The stars are in our belly; the Milky Way our umbilicus.
Is it a consolation that the stuff of which we’re made
is star-stuff too?
– That wherever you go you can never fully disappear –
dispersal only: carbon, hydrogen, nitrogen, oxygen.
Tree, rain, coal, glow-worm, horse, gnat, rock.
Tuesday, 22 March 2011
equinox, & the light has come such a long way...
Had I managed to get out of our icebound drive to make Merrivale at the winter solstice with the group of writers who join me, last Sunday would have completed the wheel of the year. I began last midsummer solstice, the longest day, with the intention of meeting with whoever wanted to join me on the equinoxes and solstices to celebrate the changing stations of the turning year with silence, writing and very slow walking. We start in the little walled and treed car park, once a school house here in the middle of the moor, near the ancient megalithic avenue of Merrivale with its twin rows of paired stones, and travel via the stone circle and menhir (Brythonic Celtic word meaning 'stone tall', or longstone; standing stone, in other words) to, eventually, the drovers' track, or 'driftway', into the wooded depths of mossy rocks and little bearded oaks, landing eventually in a space I think of as the Sacred Grove.
It's a profoundly peaceful and meditative time, and yes it gives me such joy to see people so immersed in their experience of relationship with the land, and writing the land. The immersion and writing process seems to start the minute we exit the cars into this beautiful small upland wilderness with its 360 degree views. It can be hard even to get participants beyond the little grassy enclosure adjoining the car park, or if I manage that, beyond the stream just the other side of the wall! When I pulled up in the parking area, where normally there might be one other car, if that, last Sunday there were a number of minibuses (students practising for the gruelling Ten Tors trek in May), and it was jammed with cars. The middle-aged man next to me said 'Are you walking, too?' 'Sort of,' I replied. 'I'm leading a poetry day.' 'How far do you go?' 'Oh, maybe 3 miles?' 'How long does that take you, then? An hour?' 'I guess we'll be back around 4-ish,' I said. 'SIX HOURS to walk three miles?' 'It'll take me an hour to get them as far as the stone rows,' I said. 'That's five minutes' walk!' he responded. I know. And it did. And everyone wrote. And wrote.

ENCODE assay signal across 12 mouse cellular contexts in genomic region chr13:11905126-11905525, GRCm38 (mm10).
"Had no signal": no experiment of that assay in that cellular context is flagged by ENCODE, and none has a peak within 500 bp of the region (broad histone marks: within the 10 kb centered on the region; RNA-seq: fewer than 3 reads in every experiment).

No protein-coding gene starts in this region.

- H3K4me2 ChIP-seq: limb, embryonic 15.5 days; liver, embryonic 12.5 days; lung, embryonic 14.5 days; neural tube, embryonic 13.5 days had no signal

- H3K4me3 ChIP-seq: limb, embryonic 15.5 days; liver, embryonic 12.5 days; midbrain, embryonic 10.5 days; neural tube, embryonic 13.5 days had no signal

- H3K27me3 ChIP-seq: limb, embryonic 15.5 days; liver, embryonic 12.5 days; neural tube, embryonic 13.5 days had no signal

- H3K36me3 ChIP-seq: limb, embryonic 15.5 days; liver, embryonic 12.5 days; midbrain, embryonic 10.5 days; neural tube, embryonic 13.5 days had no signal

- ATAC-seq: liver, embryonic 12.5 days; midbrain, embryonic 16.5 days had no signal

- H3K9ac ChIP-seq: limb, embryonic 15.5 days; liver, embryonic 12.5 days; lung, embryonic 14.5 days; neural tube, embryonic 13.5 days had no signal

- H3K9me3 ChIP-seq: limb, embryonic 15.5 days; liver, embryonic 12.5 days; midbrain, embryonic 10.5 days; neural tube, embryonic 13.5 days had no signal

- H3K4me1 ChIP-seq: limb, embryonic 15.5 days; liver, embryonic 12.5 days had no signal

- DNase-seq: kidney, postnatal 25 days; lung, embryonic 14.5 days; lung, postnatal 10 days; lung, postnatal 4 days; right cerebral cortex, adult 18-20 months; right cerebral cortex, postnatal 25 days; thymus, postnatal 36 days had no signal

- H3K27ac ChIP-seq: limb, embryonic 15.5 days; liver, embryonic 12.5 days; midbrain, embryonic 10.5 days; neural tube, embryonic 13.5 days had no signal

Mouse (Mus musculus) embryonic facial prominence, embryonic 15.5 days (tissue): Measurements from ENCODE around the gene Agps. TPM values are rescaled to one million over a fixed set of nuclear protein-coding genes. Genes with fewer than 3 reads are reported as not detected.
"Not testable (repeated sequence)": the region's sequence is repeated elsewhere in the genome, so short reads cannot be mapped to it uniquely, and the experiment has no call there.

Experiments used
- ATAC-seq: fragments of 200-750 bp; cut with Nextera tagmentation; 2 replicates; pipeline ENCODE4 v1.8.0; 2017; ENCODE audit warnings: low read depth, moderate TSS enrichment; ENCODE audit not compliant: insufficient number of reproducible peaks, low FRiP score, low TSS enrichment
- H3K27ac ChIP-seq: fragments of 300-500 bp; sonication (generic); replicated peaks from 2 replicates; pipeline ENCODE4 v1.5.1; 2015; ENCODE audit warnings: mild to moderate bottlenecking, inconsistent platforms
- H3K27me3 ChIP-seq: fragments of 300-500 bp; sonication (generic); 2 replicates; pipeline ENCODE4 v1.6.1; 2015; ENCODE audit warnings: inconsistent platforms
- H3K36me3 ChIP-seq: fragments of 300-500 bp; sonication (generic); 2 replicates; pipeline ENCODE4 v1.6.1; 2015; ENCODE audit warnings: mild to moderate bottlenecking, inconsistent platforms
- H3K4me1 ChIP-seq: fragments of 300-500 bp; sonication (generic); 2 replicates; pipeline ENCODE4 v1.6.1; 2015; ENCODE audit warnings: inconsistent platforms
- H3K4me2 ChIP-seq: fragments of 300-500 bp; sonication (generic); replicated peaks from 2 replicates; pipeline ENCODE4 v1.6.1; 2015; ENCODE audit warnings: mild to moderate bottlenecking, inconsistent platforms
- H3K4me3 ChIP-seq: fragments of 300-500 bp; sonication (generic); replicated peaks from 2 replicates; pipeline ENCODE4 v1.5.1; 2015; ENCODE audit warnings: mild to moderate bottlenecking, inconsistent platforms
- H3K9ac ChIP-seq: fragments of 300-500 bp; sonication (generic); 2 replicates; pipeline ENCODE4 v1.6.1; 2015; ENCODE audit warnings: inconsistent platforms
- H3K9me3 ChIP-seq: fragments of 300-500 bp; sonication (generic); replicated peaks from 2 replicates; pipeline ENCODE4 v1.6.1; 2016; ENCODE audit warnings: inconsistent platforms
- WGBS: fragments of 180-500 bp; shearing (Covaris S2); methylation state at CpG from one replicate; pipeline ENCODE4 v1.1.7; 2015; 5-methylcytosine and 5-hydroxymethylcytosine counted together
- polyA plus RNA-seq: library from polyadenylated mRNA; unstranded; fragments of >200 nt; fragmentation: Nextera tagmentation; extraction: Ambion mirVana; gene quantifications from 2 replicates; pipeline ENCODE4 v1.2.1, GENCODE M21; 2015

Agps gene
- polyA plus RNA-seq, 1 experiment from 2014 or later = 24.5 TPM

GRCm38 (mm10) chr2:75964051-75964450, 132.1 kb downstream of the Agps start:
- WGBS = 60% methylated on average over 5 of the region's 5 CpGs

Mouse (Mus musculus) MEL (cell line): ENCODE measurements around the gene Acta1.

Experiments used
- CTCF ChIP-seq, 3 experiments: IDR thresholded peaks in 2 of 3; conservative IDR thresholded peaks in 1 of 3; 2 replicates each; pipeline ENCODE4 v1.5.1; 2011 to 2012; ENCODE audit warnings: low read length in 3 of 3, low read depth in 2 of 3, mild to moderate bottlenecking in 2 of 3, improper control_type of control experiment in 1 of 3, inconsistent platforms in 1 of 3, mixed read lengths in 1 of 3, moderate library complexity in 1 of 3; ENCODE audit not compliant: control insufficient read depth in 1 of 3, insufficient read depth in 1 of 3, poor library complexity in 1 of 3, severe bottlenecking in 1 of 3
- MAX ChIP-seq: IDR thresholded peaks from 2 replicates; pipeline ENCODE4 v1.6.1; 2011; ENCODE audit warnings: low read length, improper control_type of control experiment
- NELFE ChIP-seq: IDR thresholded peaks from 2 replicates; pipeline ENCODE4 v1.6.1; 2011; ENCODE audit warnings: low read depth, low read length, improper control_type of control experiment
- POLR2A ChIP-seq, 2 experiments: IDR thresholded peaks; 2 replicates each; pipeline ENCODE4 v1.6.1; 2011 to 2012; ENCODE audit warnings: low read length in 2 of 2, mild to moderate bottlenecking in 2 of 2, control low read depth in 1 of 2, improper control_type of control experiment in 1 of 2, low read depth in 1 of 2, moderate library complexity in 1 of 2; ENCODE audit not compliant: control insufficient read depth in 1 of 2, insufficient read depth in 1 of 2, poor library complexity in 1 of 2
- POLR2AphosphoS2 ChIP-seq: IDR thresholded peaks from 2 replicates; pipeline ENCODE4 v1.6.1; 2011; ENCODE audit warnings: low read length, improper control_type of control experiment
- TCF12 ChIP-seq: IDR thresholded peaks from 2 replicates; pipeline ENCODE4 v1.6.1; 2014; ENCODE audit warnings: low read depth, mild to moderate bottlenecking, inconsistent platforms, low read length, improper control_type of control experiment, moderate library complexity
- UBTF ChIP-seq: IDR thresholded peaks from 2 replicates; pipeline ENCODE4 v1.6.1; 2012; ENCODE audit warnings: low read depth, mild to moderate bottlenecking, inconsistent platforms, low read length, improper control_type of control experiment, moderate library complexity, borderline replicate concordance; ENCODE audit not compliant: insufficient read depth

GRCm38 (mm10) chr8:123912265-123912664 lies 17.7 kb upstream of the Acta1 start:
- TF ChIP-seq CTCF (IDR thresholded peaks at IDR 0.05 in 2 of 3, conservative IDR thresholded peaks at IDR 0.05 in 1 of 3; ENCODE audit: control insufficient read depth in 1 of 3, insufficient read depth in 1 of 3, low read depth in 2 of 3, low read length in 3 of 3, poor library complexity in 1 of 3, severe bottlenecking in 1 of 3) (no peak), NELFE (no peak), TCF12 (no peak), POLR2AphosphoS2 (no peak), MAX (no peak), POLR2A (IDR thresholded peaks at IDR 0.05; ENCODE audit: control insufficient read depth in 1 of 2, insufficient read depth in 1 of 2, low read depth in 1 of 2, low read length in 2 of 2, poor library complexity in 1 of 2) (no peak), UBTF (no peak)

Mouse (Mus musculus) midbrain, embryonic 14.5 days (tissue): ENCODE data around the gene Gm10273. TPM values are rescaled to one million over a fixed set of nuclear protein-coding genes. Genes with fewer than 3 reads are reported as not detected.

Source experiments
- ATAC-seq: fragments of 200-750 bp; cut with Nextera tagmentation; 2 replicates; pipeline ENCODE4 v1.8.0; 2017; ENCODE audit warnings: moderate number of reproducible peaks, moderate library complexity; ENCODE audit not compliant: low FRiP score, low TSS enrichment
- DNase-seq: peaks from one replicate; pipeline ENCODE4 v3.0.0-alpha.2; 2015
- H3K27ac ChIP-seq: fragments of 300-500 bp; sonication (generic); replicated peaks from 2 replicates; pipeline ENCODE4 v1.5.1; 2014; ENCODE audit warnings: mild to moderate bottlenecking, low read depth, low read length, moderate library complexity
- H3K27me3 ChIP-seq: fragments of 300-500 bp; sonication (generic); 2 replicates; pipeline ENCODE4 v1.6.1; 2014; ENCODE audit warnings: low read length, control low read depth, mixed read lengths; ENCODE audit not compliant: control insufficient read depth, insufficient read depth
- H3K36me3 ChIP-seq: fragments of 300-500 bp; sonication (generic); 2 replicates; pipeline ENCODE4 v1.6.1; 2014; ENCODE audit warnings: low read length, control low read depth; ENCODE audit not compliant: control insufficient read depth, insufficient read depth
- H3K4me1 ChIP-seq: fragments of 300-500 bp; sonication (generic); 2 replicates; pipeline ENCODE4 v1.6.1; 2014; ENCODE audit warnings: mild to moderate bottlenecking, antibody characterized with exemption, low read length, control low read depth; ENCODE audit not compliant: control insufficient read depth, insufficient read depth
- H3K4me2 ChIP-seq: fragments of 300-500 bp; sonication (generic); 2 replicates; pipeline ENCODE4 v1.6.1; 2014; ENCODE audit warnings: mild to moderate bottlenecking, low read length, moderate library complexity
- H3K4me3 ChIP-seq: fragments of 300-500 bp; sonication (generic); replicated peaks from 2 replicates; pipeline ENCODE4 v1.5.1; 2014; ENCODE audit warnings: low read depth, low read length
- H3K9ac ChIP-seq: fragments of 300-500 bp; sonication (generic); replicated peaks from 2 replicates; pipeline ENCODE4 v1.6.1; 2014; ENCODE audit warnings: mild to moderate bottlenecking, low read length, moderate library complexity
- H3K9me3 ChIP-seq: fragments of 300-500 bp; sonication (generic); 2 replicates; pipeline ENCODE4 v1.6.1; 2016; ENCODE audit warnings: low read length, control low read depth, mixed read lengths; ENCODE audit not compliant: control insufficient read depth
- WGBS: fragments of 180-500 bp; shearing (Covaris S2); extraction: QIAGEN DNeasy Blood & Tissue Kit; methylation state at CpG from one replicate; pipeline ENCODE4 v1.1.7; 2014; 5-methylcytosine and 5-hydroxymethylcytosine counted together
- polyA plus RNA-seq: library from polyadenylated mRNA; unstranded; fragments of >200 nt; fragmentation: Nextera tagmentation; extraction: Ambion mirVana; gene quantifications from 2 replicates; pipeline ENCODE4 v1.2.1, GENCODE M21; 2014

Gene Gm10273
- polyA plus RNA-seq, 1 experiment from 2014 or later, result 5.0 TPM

Merrivale is likely to be both ancient ceremonial site and stone astronomical calendar (see 'Merrivale and the moor's white winter grasses' in my December posts). The double rows can be shown to be aligned to certain landmarks that point up the most southerly and the most northerly points of the setting sun's journey in the west. This in turn would allow our ancestors to calculate equinoxes and solstices, and therefore too sowing and planting times.
The equinox, occurring midway between the longest day and the longest night, is a point of balance, or creative tension, where night and day are, of course, of equal length. It's useful to allow these macrocosmic events to shed light, symbolically, on the microcosmic human turning points, so for me the equinox is a fruitful time for looking at how I relate to or hold together (or don't) the many pairs of opposites in my life, from working/playing doing/being active/receptive to letting go that which is outworn in order to make space for that which is new to balancing time alone with time with others. Or time talking with time listening. And so on. It's also for me a kind of caesura; a pause, a heartbeat, time to take breath in the turning year.
And to do this with the other wonderful people who join me on this day, and to do this as my work – mmm. Bliss. Even though I'm still not better and could barely make it back up to the car!
I leave you with a little poem of mine from the day:
The light has come
such a long way
to fall into your eyes
– Roselle Angwin
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